• Off the record discussions

    Following the introduction of s.111A of the Employment Rights Act 1996, an employer can hold off the record, pre-termination negotiations with an employee without the concern that those discussions may be referred to in any unfair dismissal proceedings. These discussions are known as ‘protected conversations’ and are intended to give employers a means by which they can have a ‘safe’ conversation with an employee with a view to agreeing their employment will end.

    During these conversations, an employer will try to achieve an agreed termination by putting forward a proposal to an employee. Although it is most often the case that an employer initiates these discussions, there is nothing stopping an employee from doing so.

    What are the criteria?

    In order to satisfy the criteria of s.111A, the conversations must relate to the ending of an employment relationship, a settlement offer must be made or negotiations about the termination occur and there must not be improper behaviour. Improper behaviour includes intimidation or putting undue pressure on the employee. This is a fine balance to establish as it is recommended that employers do inform employees, in a neutral way, of what the alternatives to reaching an agreement are.

    The employee should be made aware that the discussions are confidential, they will not have any bearing on future disciplinary or performance management processes and that it is expected that the discussions will be inadmissible in a tribunal.

    What guidance is available?

    An employer should follow the ACAS Code of Practice on Settlement Agreements when considering entering into these discussions. The employee should be given a reasonable time to consider any settlement terms.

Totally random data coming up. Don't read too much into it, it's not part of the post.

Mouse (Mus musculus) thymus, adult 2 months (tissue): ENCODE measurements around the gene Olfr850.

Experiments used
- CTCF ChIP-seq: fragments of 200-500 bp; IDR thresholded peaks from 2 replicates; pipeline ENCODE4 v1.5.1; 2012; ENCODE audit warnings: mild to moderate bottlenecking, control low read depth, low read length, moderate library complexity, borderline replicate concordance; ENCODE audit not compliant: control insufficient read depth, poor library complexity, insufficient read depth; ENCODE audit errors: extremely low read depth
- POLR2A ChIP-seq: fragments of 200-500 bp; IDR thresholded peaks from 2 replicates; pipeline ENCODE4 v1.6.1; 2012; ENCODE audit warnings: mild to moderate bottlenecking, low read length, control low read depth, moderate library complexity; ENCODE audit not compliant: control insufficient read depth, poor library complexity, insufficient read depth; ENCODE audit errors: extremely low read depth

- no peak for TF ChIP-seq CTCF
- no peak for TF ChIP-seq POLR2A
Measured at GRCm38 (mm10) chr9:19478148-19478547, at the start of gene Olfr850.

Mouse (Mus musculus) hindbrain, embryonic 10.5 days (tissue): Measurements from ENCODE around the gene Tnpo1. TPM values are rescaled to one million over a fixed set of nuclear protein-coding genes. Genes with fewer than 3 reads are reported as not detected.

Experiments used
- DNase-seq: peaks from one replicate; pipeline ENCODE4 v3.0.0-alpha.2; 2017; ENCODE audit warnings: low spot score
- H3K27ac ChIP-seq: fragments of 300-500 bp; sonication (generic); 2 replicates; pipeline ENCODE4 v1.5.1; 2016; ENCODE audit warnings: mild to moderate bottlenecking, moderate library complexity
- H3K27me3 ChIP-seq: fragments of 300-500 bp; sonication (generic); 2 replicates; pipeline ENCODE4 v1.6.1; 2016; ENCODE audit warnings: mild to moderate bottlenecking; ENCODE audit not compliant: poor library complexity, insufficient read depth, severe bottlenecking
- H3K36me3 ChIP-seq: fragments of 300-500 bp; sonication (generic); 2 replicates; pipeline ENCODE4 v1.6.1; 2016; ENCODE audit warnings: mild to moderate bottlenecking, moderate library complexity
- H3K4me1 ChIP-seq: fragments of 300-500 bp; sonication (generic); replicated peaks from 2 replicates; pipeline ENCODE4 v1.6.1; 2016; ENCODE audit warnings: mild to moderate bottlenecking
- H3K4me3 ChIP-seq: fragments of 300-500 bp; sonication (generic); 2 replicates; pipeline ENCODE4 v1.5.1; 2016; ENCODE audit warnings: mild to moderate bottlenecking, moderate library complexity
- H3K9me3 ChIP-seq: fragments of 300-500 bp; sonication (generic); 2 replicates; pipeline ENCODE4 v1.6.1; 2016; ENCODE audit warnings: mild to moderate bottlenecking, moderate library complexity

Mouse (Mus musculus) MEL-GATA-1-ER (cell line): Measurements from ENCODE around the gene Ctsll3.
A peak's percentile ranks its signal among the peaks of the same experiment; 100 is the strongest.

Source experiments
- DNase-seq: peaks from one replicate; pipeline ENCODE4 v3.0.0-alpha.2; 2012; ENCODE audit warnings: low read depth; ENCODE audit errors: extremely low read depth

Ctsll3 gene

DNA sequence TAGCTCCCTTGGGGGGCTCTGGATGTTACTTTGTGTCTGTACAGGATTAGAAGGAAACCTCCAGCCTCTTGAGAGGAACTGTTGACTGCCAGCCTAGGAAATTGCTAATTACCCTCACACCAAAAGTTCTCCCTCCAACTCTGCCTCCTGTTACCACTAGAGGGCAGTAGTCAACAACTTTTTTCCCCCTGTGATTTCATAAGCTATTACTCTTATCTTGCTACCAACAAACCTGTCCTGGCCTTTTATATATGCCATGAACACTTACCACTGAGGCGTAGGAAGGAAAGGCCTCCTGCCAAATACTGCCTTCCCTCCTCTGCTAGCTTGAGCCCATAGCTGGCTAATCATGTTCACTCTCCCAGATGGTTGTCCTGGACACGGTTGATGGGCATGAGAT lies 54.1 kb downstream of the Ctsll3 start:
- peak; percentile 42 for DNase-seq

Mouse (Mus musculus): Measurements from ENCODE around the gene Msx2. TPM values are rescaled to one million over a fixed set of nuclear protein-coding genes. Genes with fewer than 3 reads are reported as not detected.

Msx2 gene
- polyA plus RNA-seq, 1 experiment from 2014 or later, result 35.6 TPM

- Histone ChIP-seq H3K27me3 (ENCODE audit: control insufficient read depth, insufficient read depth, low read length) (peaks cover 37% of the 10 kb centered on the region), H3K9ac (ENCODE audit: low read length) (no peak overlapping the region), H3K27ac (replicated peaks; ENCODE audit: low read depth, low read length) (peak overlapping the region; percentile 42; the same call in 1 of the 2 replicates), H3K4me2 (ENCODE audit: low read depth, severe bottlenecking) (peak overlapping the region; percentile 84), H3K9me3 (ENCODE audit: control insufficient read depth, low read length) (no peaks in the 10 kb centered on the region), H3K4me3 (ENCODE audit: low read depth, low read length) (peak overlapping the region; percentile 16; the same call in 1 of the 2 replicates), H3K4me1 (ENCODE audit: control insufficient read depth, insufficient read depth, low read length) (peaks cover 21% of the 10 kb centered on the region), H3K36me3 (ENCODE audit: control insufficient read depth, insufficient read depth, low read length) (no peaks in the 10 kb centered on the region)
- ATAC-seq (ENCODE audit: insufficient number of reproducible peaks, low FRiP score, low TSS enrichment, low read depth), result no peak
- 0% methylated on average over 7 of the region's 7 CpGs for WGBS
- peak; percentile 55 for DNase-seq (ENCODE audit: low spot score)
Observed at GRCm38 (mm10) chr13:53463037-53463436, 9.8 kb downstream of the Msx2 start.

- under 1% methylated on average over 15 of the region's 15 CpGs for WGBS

Employers are advised to permit an employee to be accompanied during these negotiations. This is something for employers to consider managing carefully as it may impact on the employer’s ability to have frank discussions.

    When does the protection apply?

    Importantly, the protection only applies to potential ordinary unfair dismissal claims, i.e. not automatically unfair dismissal or any other proceedings. For example, such discussions could be put before a tribunal in a disability discrimination case. It may be possible to have ‘without prejudice’ discussions where there is a pre-existing dispute about some other issue including potential discrimination claims.

    ‘Without prejudice’ discussions

    ‘Without prejudice’ discussions can only take place when there is already a dispute. They allow parties to genuinely attempt to settle a dispute without these negotiations being able to be used adversely in any court proceedings against the negotiating party. ‘Without prejudice’ discussions must not be used to cover up ‘unambiguous impropriety.’ This is of much narrower scope than the caveat of ‘improper behaviour’ for protected conversations.

    It is important to note that if relying on ‘without prejudice’ discussions, the raising of a grievance is not necessarily considered to be a dispute. What will be a dispute is fact sensitive but it is not necessary for litigation to have started.


    Protected conversations are intended to provide a structured means by which employers and employees can have frank discussions around an employee’s exit. They give a means by which an employer can reduce the risks involved in resolving issues in this way, but employers do need to follow the guidance laid down. These discussions can, therefore, be a useful tool to reaching an amicable settlement or at least opening a discussion about a possible exit.

    If agreement is reached then this will normally be concluded by using a formal settlement agreement. If, however, a dispute has arisen, employers may want to start a ‘without prejudice’ discussion which can offer greater protection.

    If you would like any advice on how to approach protected conversations, the drafting of settlement agreements or how to propose a ‘without prejudice’ discussion please contact a member of the Employment Team.

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    This content is correct at time of publication

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